The RNLI Fishing Safety Team recently held a two-day, cold water safety training event at the RNLI Survival Centre in Poole, Dorset.
The event was put together to find out if fishermen would change their safety culture if shown the effects of cold water on their bodies. The event was put together with the assistance of representatives from the fishing industry, MAIB, and Portsmouth University.
Sixteen fishermen from across the UK and Ireland took part in the event at the RNLI College, where a series of exercises were run in the lifesaving charity’s sea survival pool to improve survival techniques and recovery procedures.
Using the charity’s unique pool ensured the RNLI’s Fishing Safety team were able to create real-life sea conditions to ensure the fishermen were fully aware of the dangers and challenges of man overboard situations. The pool – which is used to train the charity’s volunteer lifeboat crew members – features realistic seawater temperatures and can replicate artificial waves, as well as simulating rain and wind conditions.
The event had two aims:
Day 1: Experience of personal survival in cold water without and with PFDs
Day 2: Experience of Man Overboard Recovery
On the first day, fishermen from different parts of the UK and Ireland were given the chance to experience being put in a cold water survival pool with their normal fishing clothes, unaided by a Personal Floatation Device (PFD).
The fishermen entered the water and trod water for as long as possible, or until the safety swimmer called time on their efforts. This proved to be a lot harder than the fishermen expected, with some only lasting 25 seconds, and most only a few minutes.
Comments from the fishermen getting out of the water tended to mostly be on the effects the clothing had on their movements in the water, and that they made it much harder to swim and keep their head out of the water. This all took place in calm water at 16°C (approximately double the temperature of seawater in winter).
The fishermen then re-entered the water wearing a PFD, and all was fine. They noticed the cold more this time as they had nothing to do but lie in the water and conserve body heat. All found using a PFD to be a less harrowing experience, and felt their survival time had greatly increased.
Then the wave machine in the specially-built survival pool was switched on, creating conditions equivalent to a force 3-4. The fishermen were still wearing a PFD and all their deck clothes, ie oilskins, boiler suits, jeans, hoodies, boots etc.
Experiencing wave effect provided a very different feeling for them. While the PFD keeps a man overboard up, it can’t do all the work. Any fisherman in the water has to quickly learn to position themselves in relation to the waves, must expect water on their faces, and be able to control their breathing.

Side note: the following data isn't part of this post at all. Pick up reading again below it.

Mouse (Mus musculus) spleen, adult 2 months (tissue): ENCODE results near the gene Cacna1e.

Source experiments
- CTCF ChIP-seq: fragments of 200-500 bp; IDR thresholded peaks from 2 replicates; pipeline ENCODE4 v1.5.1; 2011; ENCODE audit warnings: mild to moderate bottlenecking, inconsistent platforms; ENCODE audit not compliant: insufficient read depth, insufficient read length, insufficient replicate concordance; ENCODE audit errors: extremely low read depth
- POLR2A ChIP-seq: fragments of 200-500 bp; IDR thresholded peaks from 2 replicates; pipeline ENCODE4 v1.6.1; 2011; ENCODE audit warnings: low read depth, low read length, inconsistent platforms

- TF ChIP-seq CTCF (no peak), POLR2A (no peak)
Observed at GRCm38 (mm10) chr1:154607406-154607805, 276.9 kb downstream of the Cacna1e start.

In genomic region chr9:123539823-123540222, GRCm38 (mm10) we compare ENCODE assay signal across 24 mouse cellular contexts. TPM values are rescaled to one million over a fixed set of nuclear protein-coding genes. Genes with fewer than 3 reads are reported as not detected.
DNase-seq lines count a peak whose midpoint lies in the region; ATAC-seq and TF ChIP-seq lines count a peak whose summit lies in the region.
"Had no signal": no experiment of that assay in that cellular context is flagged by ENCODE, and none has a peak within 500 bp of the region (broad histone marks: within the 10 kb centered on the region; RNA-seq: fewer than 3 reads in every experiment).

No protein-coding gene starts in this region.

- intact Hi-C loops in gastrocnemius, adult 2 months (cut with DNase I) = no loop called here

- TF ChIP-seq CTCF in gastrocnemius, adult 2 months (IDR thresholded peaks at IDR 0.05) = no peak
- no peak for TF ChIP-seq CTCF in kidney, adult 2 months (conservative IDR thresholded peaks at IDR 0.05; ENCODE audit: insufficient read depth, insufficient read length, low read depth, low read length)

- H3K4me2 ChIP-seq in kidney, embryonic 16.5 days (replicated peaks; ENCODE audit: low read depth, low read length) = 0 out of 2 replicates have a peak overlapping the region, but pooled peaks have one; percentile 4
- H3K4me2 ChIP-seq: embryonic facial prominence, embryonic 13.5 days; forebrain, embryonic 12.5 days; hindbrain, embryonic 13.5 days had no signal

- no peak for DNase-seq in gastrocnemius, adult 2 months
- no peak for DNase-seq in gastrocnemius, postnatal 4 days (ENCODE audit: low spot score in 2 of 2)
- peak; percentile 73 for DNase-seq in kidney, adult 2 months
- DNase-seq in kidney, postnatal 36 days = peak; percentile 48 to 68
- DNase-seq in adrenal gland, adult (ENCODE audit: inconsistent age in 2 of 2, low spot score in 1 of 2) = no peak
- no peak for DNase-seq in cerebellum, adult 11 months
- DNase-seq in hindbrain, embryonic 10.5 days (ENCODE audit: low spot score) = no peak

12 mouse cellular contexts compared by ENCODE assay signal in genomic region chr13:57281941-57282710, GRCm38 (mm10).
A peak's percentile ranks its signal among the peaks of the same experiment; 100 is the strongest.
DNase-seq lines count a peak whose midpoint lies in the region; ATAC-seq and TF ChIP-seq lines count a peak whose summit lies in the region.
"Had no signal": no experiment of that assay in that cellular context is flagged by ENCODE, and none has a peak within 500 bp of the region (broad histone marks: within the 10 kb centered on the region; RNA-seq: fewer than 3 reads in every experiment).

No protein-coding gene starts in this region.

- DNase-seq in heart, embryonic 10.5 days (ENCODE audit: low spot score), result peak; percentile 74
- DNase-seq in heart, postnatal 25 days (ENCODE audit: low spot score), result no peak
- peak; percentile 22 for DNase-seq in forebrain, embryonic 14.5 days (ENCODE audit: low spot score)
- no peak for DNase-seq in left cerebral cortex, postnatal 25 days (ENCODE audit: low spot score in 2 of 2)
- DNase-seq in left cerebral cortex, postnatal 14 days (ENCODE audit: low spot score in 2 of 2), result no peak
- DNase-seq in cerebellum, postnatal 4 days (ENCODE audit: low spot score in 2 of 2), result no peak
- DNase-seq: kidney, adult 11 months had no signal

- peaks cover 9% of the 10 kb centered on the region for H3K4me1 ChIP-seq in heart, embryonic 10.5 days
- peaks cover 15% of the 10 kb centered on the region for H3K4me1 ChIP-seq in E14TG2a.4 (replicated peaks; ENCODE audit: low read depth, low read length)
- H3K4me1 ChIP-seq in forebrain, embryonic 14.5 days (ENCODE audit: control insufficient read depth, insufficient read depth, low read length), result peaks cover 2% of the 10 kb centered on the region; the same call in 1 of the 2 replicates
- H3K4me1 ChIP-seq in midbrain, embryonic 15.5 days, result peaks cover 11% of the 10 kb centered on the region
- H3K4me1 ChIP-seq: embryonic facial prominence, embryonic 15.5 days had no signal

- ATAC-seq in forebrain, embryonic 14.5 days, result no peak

It would be fair to say that most of the group forgot all of this, openly admitting this on their way out of the survival pool.
The cold, coupled with the waves and the clothing, made it very difficult for even the strongest swimmers among them, let alone the non-swimmers. RNLI safety training officers also tested the hand-grip strength of the fishermen before going in and afterwards. The results showed that most had lost around 40% to 50% of their ability to grip.
All in all, the aim of the course was achieved, by providing firsthand experience that if fishermen end up in the sea unexpectedly without a PFD, survival times can be talked about in seconds, while with a PFD this becomes minutes.
Day two was devoted to enabling fishermen to gain first-hand experience of Man Overboard Recovery (MOB).
MAIB reports indicate that most MOB casualties become unable to help themselves after around 10 minutes in cold water. This means that they have to be recovered in less than that time, or recover themselves.
The team set the fishermen tasks involving getting out of the water using equipment and methods that fishermen said they could use on-board their vessels, eg tyres, strops, etc. Recovery attempts were first made in calm waters, then with the wave machine on.
All found it hard in calm water, but managed. Everything was more difficult with the waves on. Some attendees didn’t complete the tasks, even after some very brave attempts.
RNLI staff then rigged up some better versions of the same thing, ie two tyres tied together horizontally with a slip release in one end, so that when pulled the tyres would fall vertically, forming a step to climb out on. This made it, in their view, 50% easier to climb out, even with the waves on. All the activities were filmed for further use and will be on social media soon.
Frankie Horne, RNLI fishing safety manager, said:
“Every fisherman who participated in the two-day event gave the activities their very best efforts and returned to their boats determined to pass on the lessons learned and therefore to make a safer industry.
“The RNLI would like to thank Sean Friday (MAIB) for delivering a case study to the group, and Claire Eglin from Portsmouth University for delivering a presentation on the effects of cold water shock. Both were well received.”
The entire RNLI safety training course seems to have made an impact on the fisherman who took part and more events like this could only have a positive impact on UK and Ireland fishermen’s safety standards.
Read more from Fishing News here.